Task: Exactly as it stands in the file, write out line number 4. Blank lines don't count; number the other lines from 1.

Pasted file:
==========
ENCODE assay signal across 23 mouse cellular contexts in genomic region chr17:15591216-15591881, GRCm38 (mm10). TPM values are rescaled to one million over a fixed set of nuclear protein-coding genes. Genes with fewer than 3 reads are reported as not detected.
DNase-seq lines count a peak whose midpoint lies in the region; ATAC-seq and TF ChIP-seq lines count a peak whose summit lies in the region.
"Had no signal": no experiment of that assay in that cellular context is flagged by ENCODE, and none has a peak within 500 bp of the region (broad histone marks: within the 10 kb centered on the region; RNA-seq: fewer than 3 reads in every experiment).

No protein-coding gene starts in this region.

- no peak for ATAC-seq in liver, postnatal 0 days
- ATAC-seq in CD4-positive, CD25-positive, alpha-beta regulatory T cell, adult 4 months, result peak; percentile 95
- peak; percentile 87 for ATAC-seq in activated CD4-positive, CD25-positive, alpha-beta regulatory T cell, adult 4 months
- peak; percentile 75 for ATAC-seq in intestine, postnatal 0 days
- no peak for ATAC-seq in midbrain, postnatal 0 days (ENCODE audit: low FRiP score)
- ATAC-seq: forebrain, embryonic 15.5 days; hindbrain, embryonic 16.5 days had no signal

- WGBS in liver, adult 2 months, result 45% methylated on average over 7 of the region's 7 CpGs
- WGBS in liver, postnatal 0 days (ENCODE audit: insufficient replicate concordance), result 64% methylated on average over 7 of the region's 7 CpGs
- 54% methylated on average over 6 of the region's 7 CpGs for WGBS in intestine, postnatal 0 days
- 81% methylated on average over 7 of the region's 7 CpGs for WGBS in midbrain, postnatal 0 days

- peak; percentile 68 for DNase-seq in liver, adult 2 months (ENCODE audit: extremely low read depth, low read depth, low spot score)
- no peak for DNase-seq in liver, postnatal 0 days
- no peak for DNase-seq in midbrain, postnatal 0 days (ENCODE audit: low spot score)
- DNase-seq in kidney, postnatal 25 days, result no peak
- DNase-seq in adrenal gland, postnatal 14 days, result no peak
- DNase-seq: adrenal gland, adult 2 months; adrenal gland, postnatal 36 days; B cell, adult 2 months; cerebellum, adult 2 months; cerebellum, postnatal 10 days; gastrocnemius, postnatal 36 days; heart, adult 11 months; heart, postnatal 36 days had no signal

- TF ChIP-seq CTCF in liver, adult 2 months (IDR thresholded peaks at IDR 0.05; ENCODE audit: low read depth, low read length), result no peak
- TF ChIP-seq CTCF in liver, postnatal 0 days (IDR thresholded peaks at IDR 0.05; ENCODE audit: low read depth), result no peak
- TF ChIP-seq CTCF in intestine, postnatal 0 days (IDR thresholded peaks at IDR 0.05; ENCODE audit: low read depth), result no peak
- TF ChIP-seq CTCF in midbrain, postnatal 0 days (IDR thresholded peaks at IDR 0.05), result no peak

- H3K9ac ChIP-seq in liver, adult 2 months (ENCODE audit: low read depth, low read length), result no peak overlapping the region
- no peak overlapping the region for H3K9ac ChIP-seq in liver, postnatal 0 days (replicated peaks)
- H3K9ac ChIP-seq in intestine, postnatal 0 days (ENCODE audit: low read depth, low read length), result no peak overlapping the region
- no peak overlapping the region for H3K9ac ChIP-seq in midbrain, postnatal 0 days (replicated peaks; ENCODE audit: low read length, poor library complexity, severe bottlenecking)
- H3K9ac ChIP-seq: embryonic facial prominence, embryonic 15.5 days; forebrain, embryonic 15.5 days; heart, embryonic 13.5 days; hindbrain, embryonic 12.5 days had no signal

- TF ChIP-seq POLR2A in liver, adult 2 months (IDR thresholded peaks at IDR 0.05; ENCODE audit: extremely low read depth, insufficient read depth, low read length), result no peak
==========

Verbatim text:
No protein-coding gene starts in this region.